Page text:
PET water bottles pose no health hazards, says South African industry body

5 July 2012 (Last Updated July 5th, 2012 18:30)

People using polyethylene terephthalate (PET) water bottles are not at risk of suffering from chemical exposure, claims South African plastic representative body PlasticsSA.

PET Bottles

People using polyethylene terephthalate (PET) water bottles are not at risk of suffering from chemical exposure, claims South African plastic representative body PlasticsSA.

PlasticsSA executive director Anton Hanekom said in an interview with Engineering News that the plastic is well suited for modern society.

"It is lightweight, increases the shelf life of fresh produce, reduces waste and breakage, and is recyclable, but consumers are continuously plagued with rumours about cancer risks associated with using this popular packaging material," Hanekom said.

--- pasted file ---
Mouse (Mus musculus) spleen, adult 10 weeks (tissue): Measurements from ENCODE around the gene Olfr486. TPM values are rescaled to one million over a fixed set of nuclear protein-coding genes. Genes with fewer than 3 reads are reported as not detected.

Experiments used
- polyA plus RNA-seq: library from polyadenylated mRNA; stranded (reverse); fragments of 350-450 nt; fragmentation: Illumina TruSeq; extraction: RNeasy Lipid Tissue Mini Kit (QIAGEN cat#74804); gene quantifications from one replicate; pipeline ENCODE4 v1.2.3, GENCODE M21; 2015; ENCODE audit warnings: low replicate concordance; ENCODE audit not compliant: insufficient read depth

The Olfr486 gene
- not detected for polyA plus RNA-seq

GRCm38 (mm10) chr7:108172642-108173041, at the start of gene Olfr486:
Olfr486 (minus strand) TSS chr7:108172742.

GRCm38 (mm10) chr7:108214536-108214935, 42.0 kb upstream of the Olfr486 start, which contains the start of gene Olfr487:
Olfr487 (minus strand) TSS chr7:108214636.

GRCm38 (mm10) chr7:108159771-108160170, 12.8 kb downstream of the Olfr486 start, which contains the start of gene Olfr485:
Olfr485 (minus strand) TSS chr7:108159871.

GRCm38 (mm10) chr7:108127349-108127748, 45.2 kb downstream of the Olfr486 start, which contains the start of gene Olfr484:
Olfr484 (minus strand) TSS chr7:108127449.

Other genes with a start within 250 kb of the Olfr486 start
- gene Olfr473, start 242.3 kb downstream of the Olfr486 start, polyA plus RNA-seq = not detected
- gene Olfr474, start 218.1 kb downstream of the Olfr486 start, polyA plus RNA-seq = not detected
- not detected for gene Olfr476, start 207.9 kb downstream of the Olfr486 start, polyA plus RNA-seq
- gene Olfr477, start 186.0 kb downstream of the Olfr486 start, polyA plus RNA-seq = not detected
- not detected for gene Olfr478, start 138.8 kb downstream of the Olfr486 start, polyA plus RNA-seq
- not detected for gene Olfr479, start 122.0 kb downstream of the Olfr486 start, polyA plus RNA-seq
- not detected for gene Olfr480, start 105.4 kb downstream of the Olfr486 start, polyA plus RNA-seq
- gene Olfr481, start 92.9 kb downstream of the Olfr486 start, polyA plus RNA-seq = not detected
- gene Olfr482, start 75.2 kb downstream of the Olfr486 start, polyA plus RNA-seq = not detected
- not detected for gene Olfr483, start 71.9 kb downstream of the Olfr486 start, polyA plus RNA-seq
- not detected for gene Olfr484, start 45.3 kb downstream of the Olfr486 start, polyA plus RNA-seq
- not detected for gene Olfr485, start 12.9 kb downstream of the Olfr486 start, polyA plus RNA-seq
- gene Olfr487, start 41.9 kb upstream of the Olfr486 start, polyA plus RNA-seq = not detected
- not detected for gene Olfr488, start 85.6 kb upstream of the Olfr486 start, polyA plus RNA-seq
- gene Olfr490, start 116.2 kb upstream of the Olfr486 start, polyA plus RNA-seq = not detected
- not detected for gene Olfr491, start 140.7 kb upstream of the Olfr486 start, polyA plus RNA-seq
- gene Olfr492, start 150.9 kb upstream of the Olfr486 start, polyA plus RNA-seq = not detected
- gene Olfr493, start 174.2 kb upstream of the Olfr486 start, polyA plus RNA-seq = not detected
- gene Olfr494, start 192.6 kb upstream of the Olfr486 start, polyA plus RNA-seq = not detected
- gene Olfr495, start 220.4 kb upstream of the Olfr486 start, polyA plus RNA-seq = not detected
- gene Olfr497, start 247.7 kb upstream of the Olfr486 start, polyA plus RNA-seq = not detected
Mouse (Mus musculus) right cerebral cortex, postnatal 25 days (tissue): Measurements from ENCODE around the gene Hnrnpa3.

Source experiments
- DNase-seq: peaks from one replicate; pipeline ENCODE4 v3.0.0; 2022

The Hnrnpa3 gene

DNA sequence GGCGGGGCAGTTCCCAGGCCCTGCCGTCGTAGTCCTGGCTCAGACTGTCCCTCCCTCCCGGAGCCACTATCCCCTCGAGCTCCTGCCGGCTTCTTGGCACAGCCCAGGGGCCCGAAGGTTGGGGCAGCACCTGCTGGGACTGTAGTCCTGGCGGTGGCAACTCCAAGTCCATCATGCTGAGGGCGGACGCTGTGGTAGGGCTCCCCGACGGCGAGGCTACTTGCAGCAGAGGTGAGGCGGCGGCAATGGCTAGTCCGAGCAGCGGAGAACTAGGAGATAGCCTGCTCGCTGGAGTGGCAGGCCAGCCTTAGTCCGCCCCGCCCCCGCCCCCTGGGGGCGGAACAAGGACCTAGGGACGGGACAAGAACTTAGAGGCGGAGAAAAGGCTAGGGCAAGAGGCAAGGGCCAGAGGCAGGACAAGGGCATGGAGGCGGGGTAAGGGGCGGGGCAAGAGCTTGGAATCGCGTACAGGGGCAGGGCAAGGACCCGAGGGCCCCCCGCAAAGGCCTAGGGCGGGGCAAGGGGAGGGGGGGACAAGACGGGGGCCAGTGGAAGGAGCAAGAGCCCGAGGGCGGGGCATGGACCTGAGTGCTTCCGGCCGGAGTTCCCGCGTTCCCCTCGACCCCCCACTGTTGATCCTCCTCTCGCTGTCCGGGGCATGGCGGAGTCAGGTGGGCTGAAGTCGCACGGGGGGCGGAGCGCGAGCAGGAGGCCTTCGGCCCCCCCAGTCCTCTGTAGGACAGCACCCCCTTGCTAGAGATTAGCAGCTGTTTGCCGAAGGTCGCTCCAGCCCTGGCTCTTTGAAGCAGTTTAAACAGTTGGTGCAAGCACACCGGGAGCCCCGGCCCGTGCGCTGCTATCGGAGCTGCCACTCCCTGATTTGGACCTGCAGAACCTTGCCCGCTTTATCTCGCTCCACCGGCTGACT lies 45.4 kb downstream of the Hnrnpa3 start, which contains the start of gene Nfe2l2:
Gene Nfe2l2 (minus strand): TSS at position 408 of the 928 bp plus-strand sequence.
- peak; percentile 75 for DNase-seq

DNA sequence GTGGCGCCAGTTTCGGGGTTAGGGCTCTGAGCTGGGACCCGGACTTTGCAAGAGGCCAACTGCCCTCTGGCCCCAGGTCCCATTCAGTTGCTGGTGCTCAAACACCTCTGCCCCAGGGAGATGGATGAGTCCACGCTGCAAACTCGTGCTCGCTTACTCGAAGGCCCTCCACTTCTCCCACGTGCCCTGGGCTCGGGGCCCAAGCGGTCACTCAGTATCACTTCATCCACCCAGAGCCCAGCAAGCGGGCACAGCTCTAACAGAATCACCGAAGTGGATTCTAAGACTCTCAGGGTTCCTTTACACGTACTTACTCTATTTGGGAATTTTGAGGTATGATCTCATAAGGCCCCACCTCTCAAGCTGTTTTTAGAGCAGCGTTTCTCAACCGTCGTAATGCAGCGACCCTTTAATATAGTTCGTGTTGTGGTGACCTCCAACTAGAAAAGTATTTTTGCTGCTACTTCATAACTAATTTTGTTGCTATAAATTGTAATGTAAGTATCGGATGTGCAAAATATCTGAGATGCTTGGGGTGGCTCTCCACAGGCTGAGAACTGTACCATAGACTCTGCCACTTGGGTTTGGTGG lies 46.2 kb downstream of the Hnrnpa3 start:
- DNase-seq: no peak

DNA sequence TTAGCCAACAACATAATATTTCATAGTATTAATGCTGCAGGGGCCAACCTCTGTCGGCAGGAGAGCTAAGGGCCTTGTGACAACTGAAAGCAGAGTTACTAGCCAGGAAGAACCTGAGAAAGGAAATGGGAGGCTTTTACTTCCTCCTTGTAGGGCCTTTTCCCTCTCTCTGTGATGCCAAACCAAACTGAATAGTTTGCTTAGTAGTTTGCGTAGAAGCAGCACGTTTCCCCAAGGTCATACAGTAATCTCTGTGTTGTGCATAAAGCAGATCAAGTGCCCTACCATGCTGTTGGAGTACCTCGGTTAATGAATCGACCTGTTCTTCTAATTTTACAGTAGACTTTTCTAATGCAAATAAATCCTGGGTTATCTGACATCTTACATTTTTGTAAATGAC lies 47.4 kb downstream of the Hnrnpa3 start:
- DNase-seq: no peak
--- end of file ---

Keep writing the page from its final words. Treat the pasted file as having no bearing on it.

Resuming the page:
He added that mainstream media around the world has published stories about the dangers of reusing water bottles.

However, according to the US Food and Drug Administration (FDA), PET meets the standards for food contact materials and does not contain dangerous chemicals, such as diethylhydroxylamine (DEHA). PlasticsSA demands that the public should be made aware that DEHA is not used in PET bottles.

One health concern that does need to be taken into account when reusing water bottles is that people, particularly children, can easily spread and ingest bacteria from their hands and mouths in the sharing and reusing of bottles that have not been properly washed or have not been allowed sufficient time to dry, warns Hanekom in the interview.

Hanecom told the Engineering News that companies that sell biomass-based plastic products are wrongly warning that plastic products pose health hazards.

According to PlasticsSA, used plastic bottles and other plastic packaging recycling processes provide employment to more than 40,000 people in South Africa.

The body also states that if traditional materials take place of plastic packaging, the energy consumption of the world would double, and carbon gas emissions would rise sevenfold.


Image: South African plastic representative body, PlasticsSA says tha the public should be made aware that no dangerouschemicals are not used in the production of PET bottles. Photo: dierk schaefer.